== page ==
Readers may recall a December SF Weekly article about the surreal city rules builders exploit to blow up small homes into mansions, and blow away what's left of San Francisco's dwindling affordable housing stock.
That article turned out to be Exhibit 17 in a hearing last night at the Board of Appeals.
At issue was a central example cited in our December article: a home at 125 Crown Terrace owned by developer, former Building Inspection Commission president, and Port Commissioner to-be Mel Murphy. He hopes to "remodel" it from 854-square feet to 5,139 square feet; previously, Murphy had been denied a demolition permit when he only hoped to expand to 4,019 square feet.
The complaint, pushed by Murphy's next-door neighbor Ramona Albright, involved gripes about blocked views and felled trees of the sort you'd expect in an upscale enclave like Twin Peaks. But it also brought into question the city's reading of a statute that allows savvy builders to demolish the very elements of a building they retained to avoid being classified as a demolition.
See Also: Bringing Down the Housing: How Builders Game the System
Section 317 of the city's Planning Code wasn't meant to be a means for allowing starter homes to be repurposed into mansions. But multiple claims were made before the Board of Appeals last night that this is just what is happening.
"We tried to insert honesty and integrity into the Planning Code," said former Supervisor Jake McGoldrick. Faced with middle-class families' flight from the city and a history of modest homes being de-facto demolished to make way for much larger ones, "We wrote Section 317 to attempt to get a handle on this thing."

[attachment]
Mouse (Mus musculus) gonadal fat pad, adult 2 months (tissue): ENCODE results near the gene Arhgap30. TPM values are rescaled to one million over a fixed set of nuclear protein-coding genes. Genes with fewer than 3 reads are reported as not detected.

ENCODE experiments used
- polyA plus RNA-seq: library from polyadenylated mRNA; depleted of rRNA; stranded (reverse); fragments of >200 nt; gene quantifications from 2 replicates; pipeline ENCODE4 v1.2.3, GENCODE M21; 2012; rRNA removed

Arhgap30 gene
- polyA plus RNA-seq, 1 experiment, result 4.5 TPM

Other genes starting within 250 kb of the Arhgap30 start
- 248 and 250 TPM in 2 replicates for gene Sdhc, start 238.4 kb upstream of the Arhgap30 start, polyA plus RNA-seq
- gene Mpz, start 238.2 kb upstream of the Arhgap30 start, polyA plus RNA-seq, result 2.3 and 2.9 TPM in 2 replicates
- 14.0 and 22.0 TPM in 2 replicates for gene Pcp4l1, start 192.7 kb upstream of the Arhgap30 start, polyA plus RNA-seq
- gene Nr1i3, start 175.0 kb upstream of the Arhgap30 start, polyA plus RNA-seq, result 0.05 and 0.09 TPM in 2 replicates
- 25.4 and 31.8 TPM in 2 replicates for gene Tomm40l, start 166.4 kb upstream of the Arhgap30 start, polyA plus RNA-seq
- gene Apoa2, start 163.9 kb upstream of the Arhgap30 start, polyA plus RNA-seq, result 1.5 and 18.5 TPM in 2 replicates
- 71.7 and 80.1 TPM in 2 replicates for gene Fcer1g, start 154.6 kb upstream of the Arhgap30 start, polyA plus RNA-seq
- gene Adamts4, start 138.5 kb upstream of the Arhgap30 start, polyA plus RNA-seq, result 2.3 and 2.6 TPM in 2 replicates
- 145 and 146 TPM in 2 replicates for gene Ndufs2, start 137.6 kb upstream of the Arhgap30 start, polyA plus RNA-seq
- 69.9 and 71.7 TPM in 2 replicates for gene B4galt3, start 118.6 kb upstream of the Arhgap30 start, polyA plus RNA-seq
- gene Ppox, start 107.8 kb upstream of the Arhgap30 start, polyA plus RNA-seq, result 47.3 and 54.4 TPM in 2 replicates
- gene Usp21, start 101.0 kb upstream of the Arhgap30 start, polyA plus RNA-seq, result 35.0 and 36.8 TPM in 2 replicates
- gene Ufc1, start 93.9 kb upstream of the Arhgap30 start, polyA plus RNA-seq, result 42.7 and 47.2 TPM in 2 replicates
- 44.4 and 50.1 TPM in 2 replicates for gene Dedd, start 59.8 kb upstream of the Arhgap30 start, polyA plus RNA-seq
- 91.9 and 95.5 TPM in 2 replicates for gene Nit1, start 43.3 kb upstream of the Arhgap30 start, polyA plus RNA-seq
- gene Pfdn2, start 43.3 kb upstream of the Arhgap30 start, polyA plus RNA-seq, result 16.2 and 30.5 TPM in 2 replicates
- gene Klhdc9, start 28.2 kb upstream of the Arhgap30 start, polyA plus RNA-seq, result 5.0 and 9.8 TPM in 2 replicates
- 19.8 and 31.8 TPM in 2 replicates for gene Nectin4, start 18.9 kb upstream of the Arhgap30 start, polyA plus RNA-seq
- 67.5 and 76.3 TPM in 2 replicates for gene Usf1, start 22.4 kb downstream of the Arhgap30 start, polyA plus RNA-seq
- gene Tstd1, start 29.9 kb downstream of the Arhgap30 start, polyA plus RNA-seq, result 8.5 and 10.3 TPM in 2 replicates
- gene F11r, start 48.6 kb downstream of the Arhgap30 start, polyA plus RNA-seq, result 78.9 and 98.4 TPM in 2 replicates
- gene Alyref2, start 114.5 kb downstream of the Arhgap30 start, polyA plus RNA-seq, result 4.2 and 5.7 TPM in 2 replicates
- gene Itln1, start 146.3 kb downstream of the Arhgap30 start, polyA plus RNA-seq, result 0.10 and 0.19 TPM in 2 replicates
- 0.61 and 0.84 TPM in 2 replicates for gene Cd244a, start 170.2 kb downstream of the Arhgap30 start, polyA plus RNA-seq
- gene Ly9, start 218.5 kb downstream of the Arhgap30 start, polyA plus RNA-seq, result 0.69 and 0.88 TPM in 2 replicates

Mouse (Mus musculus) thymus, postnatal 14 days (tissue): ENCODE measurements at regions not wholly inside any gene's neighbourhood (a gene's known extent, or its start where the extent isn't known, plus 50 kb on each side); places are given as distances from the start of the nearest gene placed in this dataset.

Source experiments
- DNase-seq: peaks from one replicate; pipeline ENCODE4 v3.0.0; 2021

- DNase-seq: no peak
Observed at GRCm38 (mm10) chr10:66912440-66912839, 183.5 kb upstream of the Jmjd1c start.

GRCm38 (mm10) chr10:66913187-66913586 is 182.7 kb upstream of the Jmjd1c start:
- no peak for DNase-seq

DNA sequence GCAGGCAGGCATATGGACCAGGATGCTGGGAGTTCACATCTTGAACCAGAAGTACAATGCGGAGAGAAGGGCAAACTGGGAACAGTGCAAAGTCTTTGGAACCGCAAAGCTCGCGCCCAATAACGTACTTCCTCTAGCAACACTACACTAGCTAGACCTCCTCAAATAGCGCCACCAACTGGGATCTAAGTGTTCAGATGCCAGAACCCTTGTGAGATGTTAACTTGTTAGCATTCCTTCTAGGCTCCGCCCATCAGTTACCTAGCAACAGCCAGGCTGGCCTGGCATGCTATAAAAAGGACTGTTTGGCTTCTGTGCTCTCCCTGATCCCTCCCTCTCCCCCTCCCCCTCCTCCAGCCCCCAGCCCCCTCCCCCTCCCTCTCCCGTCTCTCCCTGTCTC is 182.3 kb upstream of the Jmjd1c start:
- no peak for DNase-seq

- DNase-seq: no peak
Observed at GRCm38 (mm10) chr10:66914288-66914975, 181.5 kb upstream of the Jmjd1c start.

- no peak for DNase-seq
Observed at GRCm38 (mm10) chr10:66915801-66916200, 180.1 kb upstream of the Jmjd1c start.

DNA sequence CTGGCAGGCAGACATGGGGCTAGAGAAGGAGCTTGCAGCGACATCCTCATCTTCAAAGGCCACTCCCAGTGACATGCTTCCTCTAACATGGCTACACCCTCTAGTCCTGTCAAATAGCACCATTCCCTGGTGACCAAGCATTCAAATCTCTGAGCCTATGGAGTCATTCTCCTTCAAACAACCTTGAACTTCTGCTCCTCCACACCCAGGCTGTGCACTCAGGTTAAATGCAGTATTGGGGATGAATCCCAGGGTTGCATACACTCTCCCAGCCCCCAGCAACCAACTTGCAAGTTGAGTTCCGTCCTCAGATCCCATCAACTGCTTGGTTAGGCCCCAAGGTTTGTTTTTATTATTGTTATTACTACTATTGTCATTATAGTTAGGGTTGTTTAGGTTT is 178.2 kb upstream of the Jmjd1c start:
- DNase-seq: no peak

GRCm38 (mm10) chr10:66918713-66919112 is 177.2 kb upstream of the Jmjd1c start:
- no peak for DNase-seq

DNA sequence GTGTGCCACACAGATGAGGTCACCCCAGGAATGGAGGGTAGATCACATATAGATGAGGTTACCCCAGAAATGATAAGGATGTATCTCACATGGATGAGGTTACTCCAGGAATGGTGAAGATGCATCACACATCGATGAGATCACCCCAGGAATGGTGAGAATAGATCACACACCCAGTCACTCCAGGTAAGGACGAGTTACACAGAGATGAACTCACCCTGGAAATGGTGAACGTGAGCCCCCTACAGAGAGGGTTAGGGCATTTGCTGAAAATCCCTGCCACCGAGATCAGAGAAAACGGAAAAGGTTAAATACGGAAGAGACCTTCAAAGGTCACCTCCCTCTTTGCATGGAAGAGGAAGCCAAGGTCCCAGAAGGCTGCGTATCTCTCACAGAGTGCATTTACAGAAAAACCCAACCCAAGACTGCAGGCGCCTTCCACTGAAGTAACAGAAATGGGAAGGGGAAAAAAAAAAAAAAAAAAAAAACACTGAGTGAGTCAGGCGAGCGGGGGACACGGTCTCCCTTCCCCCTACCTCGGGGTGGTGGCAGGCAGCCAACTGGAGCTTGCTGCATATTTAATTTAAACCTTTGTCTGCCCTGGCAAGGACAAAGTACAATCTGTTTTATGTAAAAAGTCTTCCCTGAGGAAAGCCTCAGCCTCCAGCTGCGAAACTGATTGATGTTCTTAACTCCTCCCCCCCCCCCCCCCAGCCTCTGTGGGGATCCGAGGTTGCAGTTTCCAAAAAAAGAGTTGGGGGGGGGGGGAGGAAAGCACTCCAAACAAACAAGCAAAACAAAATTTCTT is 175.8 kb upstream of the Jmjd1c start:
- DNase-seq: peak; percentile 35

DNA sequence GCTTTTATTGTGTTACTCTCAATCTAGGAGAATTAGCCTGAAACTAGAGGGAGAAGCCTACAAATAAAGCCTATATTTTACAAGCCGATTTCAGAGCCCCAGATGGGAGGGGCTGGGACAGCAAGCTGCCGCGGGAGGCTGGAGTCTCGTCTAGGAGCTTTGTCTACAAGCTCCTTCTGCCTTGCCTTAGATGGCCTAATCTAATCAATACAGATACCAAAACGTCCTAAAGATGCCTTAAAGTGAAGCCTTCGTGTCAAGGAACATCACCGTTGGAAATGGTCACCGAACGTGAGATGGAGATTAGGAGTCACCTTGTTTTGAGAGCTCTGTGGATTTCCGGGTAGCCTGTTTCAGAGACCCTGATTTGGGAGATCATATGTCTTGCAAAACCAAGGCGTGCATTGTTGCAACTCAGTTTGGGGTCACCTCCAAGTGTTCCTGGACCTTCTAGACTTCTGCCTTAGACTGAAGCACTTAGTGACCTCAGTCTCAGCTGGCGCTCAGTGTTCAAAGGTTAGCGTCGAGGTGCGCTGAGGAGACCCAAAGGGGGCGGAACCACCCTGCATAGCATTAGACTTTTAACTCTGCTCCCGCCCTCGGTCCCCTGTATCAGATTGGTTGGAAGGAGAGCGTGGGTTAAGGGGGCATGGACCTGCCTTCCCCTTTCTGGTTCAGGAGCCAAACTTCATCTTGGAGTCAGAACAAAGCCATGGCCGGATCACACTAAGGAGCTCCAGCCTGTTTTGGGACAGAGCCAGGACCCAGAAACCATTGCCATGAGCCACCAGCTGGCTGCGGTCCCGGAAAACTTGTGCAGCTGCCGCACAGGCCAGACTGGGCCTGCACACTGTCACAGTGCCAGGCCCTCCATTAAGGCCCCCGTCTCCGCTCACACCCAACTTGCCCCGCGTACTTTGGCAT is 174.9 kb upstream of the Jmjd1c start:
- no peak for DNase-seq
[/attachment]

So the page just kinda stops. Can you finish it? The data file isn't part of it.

The clause in question allows a builder who discovers dry rot or some other problem within a structure to replace walls or other elements without triggering a demolition. Under the Planning Department's current interpretation, however, the "repair and maintenance" clause could allow a builder to remove a wall that's perfectly suitable for a smaller structure -- but would need to be brought up to code to support a far larger structure on the site. This opens up the possibility to remove and replace the portions of a building you're supposedly maintaining and completely tear down a building you're ostensibly only "remodeling."
From our December story:
Asked if it's possible to level a building, construct a new one, and define this as an "alteration" or "remodel," 125 Crown Terrace designer Drake Gardner confirms it is. "But you can't do it all at once," he says. "You'd have to do it piecemeal. ... They've got codes that overlap and cross each other. So you try to fish through it all, get it approved, build it -- and then not get in trouble with the inspector for taking out more than you designated you were going to."